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Online Extra
June 2004



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Sustainable Seafood Recipes

My Seven Online Extra
Photograph by Brian Skerry


Unsound fishing and farming practices are straining the seas' resources. But what can you do about it? Plenty, says Carole Baldwin, co-author of One Fish, Two Fish, Crawfish, Bluefish: The Smithsonian Sustainable Seafood Cookbook. The right choice at a market or restaurant can make for a safer, less wasteful harvest. Below are four of Carole's favorite recipes.

Mussels with Lime and Basil
Caesar Salad with Spicy Fried Oysters
Grilled-Sardine and White-Bean Crostini
Spicy Tuna Tartare with Japanese Flavors




Recipes by Carole Baldwin

Chef David Waltuck's Mussels with Lime and Basil

Serves 6

I prefer to use the farm-raised mussels such as Great Eastern or Prince Edward Island mussels. They are cleaner and more uniform than wild mussels. The combination of lime and basil brings to mind Thai cooking, but it is something I have always liked and used. This dish may also be made with an assortment of shellfish: clams, mussels, oysters, and/or shrimp.

2 pounds mussels, washed and debearded
2 tablespoons finely chopped shallots
1/2 cup white wine
1 cup cream
Juice of 3 limes (approximately 3 tablespoons)
3 tablespoons unsalted butter
1/4 cup basil leaves, sliced into thin strips

Place the mussels, shallots, and white wine in a large, nonreactive saucepot with a tight-fitting lid. Cover and steam over high heat until mussels are all open. Remove the mussels as they open and keep them warm. Discard any that fail to open. Over high heat, reduce the liquid that remains in the pot by half. Add the cream, lime juice, and butter and boil until slightly thickened. Add the basil and taste. Adjust the seasoning with lime, salt, or cream if necessary. Divide the mussels among 6 soup plates. Ladle the sauce over the mussels and serve.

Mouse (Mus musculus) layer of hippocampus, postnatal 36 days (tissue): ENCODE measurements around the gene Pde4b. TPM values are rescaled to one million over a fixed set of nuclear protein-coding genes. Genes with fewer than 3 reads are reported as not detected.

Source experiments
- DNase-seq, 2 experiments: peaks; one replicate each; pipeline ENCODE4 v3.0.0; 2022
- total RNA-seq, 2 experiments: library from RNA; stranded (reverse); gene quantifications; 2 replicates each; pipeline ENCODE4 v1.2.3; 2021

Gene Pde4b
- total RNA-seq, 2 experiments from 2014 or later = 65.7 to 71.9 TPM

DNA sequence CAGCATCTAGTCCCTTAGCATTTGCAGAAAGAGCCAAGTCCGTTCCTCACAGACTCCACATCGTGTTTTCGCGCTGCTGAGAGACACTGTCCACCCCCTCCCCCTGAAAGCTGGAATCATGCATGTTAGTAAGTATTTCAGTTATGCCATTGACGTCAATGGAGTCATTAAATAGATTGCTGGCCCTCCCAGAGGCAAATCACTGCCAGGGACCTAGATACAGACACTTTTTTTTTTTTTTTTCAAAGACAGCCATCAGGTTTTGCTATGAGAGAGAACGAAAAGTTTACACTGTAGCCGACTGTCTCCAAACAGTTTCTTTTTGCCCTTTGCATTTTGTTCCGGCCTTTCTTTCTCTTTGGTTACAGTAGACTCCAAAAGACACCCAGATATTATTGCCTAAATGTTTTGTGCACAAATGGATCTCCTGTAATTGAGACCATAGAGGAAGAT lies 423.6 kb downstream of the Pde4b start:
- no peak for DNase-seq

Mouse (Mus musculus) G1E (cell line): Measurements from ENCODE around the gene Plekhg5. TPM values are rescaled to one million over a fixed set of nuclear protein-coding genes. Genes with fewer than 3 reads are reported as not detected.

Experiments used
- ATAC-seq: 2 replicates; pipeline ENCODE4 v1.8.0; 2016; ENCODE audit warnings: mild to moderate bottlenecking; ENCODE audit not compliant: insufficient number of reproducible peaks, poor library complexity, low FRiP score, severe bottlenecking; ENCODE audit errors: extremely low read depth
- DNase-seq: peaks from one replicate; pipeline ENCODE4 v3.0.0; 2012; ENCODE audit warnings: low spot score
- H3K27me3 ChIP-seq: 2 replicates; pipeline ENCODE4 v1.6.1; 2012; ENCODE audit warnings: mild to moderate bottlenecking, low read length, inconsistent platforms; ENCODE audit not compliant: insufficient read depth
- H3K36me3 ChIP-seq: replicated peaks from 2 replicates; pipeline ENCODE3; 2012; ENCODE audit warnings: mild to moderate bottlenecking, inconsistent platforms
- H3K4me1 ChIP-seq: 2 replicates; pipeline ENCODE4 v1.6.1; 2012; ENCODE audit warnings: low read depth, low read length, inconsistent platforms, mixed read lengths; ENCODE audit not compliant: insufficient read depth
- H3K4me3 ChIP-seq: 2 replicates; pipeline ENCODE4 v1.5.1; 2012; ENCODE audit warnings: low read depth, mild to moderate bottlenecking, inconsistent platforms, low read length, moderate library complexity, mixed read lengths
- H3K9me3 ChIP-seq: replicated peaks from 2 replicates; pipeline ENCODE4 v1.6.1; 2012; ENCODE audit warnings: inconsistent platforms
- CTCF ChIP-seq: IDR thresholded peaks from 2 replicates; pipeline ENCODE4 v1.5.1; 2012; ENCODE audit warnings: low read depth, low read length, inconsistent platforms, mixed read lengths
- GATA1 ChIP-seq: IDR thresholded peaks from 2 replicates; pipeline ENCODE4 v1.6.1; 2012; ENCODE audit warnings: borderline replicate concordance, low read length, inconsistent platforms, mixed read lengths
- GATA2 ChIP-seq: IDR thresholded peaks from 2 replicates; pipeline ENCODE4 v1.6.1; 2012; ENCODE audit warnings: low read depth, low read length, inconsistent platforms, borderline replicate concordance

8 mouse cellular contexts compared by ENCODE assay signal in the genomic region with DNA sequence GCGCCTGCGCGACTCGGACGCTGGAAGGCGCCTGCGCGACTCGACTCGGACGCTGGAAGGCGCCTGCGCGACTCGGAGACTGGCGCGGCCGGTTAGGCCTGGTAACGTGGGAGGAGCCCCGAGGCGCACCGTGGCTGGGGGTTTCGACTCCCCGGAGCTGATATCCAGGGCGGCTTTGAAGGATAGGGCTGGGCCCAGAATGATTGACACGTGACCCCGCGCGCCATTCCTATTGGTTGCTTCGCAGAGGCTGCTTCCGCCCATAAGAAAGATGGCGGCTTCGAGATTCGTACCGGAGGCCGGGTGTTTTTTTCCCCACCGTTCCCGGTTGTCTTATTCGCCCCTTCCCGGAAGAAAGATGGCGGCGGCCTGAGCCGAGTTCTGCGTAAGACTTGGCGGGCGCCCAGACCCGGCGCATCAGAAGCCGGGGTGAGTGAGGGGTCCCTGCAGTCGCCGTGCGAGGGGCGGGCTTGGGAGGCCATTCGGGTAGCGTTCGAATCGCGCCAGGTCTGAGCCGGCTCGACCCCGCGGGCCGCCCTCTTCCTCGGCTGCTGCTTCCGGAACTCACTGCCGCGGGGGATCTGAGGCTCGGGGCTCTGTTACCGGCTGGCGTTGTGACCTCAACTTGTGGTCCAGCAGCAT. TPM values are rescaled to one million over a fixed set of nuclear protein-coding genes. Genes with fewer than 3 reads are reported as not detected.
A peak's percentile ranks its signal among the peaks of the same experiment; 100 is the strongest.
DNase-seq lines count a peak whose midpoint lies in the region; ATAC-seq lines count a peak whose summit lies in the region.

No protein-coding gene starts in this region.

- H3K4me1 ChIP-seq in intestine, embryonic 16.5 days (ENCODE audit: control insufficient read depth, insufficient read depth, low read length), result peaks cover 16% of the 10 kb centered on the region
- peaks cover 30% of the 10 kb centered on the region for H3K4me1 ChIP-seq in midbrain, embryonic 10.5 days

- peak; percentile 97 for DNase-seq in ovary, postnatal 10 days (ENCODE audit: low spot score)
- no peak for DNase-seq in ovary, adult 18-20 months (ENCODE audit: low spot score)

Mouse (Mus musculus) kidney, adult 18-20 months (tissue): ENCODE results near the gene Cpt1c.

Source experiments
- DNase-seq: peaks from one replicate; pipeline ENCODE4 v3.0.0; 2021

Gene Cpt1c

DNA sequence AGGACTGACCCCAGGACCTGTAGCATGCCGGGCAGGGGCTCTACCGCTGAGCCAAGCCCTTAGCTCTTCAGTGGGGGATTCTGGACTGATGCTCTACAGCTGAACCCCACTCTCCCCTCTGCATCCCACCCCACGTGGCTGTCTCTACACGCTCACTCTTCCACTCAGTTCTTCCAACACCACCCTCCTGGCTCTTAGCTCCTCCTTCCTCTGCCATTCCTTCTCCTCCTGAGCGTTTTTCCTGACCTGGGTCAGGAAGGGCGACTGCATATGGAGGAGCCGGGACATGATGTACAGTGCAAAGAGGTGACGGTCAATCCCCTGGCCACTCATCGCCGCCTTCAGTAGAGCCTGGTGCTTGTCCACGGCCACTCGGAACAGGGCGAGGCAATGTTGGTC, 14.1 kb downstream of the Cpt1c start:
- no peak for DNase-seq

David Waltuck is Chef/Owner of Chanterelle in New York City and author (with Melicia Phillips) of Staff Meals from Chanterelle (Workman Publishing Company, 2000).

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Chef Louis Osteen's Caesar Salad with Spicy Fried Oysters

Serves 6 as a first course, or 4 as an entrée

This salad is fairly easy to do, but it does require last-minute preparation, as the oysters must be fried and served immediately. Parmesan shards are very thin triangular slices carefully shaved from a large wedge of Parmesan cheese. Their size and shape give a sense of drama to the salad's presentation. If this is not practical for you, grated fresh Parmesan works as well taste-wise, but use a fine Parmigiano-Reggiano.

1/2 gallon select shucked oysters (about 40 oysters)
1/3 cup salt
2 tablespoons cayenne pepper
4 teaspoons filé powder (available in grocery stores)
1 tablespoon onion powder   
1 tablespoon garlic powder
1 tablespoon ground white pepper
1 tablespoon paprika
1 tablespoon freshly ground black pepper
2 cups all-purpose flour
6 cups peanut oil
8 cups (about 3/4 pound) romaine lettuce, washed, dried, and cut into
1/2-inch-wide ribbons
1/4 cup Parmesan shards
*Caesar Dressing
*Croutons

Combine the salt, cayenne pepper, filé powder, onion powder, garlic powder, white pepper, paprika, and black pepper. Stir to mix well. Add 2 tablespoons of this spice mixture to the 2 cups of flour. Stir to mix well. (Stored in a tightly covered container in a cool place, the remaining spice mixture will keep for 2 months. If you fry oysters often, having the spice mixture already made will be handy.)

Pour the peanut oil into a heavy skillet that is large enough for the oil to be 1-1/2 inches deep but not more than halfway up the sides. Heat the oil to 350ºF on a frying thermometer. Working with a dozen oysters at a time, sprinkle them with 1/2 teaspoon spice mixture and toss to coat evenly. Then toss the oysters quickly in the spice-flour mixture, coating them well but shaking to remove any excess flour. Do not leave the oysters sitting in the flour or they will get soggy.